Cairo, Egypt (PANA) - The Muslim Brotherhood in Egypt has asked the government to apologise for what it described as the crime committed by security forces against anti-regime protesters in Tahrir square in Cairo and elsewhere across the country over the weekend.
The violence over the past three days, as citizens protested a perceived delay in the political transition programme by the interim government, left 10 dead and 1700 injured, according to the Egyptian health ministry.
In an official statement, the Brotherhood's Freedom and Justice political party also warned against postponing the 28 Nov. legislative elections under whatever pretext. The interim rulers have assured that the elections will proceed as scheduled.
In other reactions to the biggest anti-regime protests in Egypt since the January 25 revolution, the Salafist Nour party called on its followers to halt their sit-in in Tahrir square and avoid confrontation with security forces.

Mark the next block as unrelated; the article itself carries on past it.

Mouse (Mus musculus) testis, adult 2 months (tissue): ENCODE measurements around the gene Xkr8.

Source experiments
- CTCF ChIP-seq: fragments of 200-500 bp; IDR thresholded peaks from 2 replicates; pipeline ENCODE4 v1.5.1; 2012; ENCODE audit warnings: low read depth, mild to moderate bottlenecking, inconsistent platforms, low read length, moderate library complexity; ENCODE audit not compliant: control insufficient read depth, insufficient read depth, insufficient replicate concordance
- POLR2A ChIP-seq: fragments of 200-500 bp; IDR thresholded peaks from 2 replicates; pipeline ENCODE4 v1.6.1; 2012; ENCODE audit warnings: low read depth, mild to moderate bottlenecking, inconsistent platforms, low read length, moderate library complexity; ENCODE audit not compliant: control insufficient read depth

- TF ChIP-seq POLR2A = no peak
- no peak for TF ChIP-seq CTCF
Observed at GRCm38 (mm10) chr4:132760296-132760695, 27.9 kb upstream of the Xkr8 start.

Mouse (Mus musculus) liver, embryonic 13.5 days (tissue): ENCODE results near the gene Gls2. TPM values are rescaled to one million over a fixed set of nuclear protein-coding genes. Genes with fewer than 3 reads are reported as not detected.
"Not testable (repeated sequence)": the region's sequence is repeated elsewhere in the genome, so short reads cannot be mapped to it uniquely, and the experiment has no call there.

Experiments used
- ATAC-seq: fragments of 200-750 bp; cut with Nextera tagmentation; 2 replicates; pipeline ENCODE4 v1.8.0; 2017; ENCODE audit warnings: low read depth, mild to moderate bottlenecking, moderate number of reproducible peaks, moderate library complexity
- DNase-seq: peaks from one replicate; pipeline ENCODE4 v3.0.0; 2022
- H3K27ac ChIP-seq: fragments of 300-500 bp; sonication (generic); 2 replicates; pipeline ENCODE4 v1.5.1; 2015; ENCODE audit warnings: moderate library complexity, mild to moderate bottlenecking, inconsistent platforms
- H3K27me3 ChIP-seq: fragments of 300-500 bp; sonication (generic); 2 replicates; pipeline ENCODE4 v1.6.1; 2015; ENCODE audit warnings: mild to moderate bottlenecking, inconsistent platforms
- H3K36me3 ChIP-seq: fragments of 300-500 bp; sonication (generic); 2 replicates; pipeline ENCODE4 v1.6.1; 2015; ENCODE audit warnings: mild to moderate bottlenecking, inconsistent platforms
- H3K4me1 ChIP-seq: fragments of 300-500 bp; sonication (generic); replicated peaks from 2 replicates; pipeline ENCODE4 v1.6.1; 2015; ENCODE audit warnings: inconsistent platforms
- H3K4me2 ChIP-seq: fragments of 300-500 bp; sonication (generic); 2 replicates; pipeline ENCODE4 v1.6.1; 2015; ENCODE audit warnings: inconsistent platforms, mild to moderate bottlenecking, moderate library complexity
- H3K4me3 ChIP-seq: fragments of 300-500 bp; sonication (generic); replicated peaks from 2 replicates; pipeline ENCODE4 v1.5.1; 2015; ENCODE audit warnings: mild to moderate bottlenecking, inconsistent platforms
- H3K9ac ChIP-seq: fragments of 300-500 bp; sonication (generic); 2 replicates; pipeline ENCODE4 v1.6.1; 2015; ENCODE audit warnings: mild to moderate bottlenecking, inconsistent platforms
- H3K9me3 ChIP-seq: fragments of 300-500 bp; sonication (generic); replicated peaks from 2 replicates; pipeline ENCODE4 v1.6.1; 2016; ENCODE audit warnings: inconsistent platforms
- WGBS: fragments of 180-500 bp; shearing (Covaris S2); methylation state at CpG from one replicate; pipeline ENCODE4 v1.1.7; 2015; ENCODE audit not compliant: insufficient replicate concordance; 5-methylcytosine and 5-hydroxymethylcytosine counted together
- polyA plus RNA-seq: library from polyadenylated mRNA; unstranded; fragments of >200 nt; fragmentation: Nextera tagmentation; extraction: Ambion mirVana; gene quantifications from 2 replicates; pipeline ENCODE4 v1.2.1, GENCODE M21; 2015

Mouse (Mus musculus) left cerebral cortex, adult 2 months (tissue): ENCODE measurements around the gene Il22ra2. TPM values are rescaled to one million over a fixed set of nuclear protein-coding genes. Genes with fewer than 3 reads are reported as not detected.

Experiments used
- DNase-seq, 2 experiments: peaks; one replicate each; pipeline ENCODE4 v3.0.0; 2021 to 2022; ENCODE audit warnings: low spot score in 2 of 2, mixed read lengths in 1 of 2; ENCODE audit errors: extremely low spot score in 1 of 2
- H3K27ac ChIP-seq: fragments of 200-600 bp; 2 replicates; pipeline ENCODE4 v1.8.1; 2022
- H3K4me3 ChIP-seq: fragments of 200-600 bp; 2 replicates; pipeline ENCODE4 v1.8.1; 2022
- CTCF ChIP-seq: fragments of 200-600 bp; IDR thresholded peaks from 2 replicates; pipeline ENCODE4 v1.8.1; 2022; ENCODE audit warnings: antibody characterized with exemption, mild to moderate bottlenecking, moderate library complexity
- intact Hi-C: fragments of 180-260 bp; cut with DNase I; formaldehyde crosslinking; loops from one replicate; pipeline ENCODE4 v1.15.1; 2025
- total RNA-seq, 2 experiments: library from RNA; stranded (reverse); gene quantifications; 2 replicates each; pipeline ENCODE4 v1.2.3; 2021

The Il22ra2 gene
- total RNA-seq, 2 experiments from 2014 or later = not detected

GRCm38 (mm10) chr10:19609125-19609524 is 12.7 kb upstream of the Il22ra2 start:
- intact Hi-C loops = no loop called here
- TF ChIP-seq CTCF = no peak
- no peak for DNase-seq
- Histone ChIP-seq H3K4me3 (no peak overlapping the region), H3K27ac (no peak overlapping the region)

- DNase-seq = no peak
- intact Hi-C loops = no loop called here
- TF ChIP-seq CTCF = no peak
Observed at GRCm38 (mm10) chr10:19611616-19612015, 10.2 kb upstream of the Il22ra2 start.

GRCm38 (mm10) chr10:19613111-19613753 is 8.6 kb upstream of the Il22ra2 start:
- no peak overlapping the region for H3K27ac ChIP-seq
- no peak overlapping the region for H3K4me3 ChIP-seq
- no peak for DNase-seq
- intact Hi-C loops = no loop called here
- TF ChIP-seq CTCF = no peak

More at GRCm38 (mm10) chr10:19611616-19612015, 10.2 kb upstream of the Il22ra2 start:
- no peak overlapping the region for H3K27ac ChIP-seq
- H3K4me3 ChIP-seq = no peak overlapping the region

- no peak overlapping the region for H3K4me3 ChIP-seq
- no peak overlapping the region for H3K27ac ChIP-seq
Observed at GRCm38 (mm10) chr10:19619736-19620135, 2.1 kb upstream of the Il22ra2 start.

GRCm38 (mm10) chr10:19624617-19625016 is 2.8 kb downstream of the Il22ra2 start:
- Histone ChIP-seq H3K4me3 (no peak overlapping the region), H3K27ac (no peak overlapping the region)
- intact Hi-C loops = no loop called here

Al-Wassat paty, another force with Islamic background, urged the country's interim military rulers to set 28 April as the date for presidential elections and its return to its barracks, while denouncing violence against protesters.
Meanwhile, Al-Wafd, the oldest liberal party in Egypt, has accused ''foreign hands'' of attempting to block Egypt's transition to democracy by fabricating conflicts with just over a week to go before the first elections in the post-revolution era in Egypt.
On its part, the National Front for Peaceful change called for the formation of a national unity government to "save" the January revolution.
The 6th of April youth movement held an almost identical stance to that of the National Front for Peaceful change, in its reaction to the protest.
On Sunday, Egypt's National Egyptian Council called on all political parties to be calm and avoid confrontation with the country's interim rulers, whom it described as honest in its pledges not to extend the transitional period in the north African country.
-0- PANA MI/SEG 21Nov2011